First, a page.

hambonie and HolmeBass like this.
  11. Kevan Campbell

    Kevan Campbell Bergantino Artist, Vibe9 IEM Artist Supporting Member

    Jun 15, 2008
    San Antonio, TX
    I’ve found the way that I learn songs Best is as follows:

    1. Listen to the song once without a bass in my hand just to get familiar with the song’s key (and any key changes), structure, special stops or breakdowns, etc.

    2. Play the song (roughly) once or twice through with a bass, not focusing necessarily on getting the notes perfect but absolutely drilling the groove and vibe into my brain.

    3. Make my charts and listen to the song as many times as is necessary to make detailed enough charts for my use (usually I make Numbers charts but I’ve developed my own sort of “language” to add into it to give me cues).

    4. Play the song AT LEAST eight times in a row, working hard to get away from referring to the charts at all.

    5. Learn the lyrics and, if necessary, basic guitar parts...the idea being that the more parts of a song I know the less likely it is I’ll come across a section of a song and be lost because I don’t know what’s happening on at least one instrument in the mix.

    Another thing I try to do (which serves me more often than not) is to just be confident and relaxed. Even if I miss a note here or a walk there, I sort of figure that most musicians can learn songs given enough time and practice with a group BUT the musicians that get the gig are the ones that the band wants to hang with on and off stage.
  12. FunkHead

    FunkHead Supporting Member

    Mar 10, 2007
    I would get comfortable on the 5 string if this is the kind of stuff you'll be playing. I am not sure about the 3 fret shift though. I think it would be 2 unless I am misunderstanding something.
  13. This may sound funny, but the fact that you care about it and you are doing the best you can will get you through....mark my will nail that audition!! Good luck man!
    danesdad, braindead0 and corndog like this.
  14. Skybone


    Jun 20, 2016
    Do you have a second bass as well as your 5 string?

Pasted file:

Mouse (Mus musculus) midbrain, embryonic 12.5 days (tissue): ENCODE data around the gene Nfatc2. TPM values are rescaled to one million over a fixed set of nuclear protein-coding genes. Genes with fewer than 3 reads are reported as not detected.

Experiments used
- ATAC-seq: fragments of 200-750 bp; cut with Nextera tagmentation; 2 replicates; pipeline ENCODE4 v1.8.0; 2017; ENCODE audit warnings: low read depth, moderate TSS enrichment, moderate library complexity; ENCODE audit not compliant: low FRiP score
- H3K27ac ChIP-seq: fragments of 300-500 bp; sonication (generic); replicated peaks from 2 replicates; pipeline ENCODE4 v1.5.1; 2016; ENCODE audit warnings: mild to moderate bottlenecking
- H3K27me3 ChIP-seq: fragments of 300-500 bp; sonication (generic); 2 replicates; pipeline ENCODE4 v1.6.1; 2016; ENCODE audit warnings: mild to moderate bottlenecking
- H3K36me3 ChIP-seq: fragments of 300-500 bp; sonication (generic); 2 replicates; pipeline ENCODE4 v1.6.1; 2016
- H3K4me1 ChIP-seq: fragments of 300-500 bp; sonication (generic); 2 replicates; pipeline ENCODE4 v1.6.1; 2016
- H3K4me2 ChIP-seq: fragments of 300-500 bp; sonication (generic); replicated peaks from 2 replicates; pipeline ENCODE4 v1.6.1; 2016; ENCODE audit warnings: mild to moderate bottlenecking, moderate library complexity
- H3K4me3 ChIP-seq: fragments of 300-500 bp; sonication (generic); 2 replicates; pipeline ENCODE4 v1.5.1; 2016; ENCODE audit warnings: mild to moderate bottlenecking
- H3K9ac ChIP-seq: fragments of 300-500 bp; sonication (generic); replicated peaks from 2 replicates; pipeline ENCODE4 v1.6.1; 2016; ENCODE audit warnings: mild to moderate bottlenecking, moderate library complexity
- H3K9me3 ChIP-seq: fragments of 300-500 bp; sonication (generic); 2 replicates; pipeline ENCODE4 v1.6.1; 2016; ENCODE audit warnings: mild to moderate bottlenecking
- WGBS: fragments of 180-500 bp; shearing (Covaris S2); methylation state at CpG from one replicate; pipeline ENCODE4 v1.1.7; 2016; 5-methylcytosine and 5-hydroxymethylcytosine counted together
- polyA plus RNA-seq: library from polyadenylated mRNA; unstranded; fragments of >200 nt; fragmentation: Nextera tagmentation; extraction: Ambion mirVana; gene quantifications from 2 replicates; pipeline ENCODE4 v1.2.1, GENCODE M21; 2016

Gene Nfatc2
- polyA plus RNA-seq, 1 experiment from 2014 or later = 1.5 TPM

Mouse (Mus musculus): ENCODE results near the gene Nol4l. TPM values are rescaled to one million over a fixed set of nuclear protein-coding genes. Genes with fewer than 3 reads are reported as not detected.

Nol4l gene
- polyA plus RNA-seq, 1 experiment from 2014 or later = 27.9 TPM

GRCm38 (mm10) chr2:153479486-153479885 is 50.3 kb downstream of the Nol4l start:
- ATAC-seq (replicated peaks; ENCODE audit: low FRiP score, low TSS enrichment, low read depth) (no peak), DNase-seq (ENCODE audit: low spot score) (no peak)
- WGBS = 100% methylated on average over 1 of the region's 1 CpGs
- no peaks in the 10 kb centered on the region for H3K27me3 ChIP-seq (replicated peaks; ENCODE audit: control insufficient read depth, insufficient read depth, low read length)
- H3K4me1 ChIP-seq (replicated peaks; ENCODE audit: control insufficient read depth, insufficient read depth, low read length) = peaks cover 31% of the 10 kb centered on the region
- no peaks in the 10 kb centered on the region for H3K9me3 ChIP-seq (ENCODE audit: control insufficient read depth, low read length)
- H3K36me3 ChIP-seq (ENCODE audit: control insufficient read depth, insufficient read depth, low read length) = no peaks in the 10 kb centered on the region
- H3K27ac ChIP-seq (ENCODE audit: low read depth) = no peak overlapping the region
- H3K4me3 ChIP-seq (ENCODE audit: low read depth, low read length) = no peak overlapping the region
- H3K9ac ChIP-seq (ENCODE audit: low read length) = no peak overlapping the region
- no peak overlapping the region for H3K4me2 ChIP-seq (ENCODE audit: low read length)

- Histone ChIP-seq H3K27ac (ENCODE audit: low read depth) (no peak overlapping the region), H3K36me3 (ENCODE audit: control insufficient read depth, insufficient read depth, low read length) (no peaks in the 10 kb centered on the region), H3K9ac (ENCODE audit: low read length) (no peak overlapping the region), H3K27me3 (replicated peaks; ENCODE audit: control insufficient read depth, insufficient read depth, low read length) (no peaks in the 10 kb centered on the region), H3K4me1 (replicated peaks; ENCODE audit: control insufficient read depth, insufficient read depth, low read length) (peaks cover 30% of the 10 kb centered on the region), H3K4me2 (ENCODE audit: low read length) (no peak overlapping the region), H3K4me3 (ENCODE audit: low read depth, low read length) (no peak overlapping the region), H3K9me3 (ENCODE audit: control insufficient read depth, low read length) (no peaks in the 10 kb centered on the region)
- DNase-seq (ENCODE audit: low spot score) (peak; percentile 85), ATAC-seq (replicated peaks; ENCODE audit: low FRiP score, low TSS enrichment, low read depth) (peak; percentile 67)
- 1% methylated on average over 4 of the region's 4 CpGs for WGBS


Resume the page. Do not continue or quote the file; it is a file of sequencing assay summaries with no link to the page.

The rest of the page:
If you do, tune that to Drop D, and take it along. If not, then take your time with that song, maybe write out the tab for your 5 string. Likewise the other song you're having trouble with.

    Enjoy the audition & good luck! :)
  15. A lot of good advice here. I would say a couple things:

    1. Don't be as concerned about note for note perfection. Most bands are wanting to see if you "fit" with them more than if you play songs perfectly note for note.
    2. Be more concerned with the feel of the harder songs at first and slowly work towards improving it.
    3. Don't obsess over it. Sometimes you make things worse by working at something too much. Your brain needs a break sometimes. Sometimes I work and work at something and get frustrated. Then, I walk away from it and don't think about it. A day later I put my bass on and all of a sudden I've got it.
  16. charlie monroe

    charlie monroe Gold Supporting Member

    Feb 14, 2011
    Buffalo, NY
    Third fret of B string is D
  17. I play a fiver and I have no problem dropping the E string to D and treating it like a four string.
    whero, MDBass, Barticus and 2 others like this.
  18. Lobster11

    Lobster11 Supporting Member Supporting Member

    Apr 22, 2006
    Williamsburg, VA
    On a different note, so to speak: Have you heard these guys play? Do you know anything about them, other than whatever they said in a craigslist ad or something? The reason I ask is that unless you know otherwise, it's entirely possible that they aren't nearly as good as you're probably imagining -- so even if you don't think you've got these parts nailed, you might well show up and discover that you know the songs better than they do.

    Of course, you should keep working at it and learn the songs as well as you can, but keeping that perspective in mind might help you feel a little less anxious about it. Remember that an audition is a two-way street: You will be evaluating them and deciding if they are a good fit for you, not just the reverse.

    Good luck, and let us know how it goes!
  19. Skybone


    Jun 20, 2016
  20. buldog5151bass

    buldog5151bass Kibble, milkbones, and P Basses. And redheads.

    Oct 22, 2003
    Break each song down into parts/riffs, and learn it a piece at a time.

    Most of the time, grooving with the drummer is the most important thing. If you don't have every note perfect, but mesh with the band, they will notice the positive. Have every note down, but stick out, and they will notice it.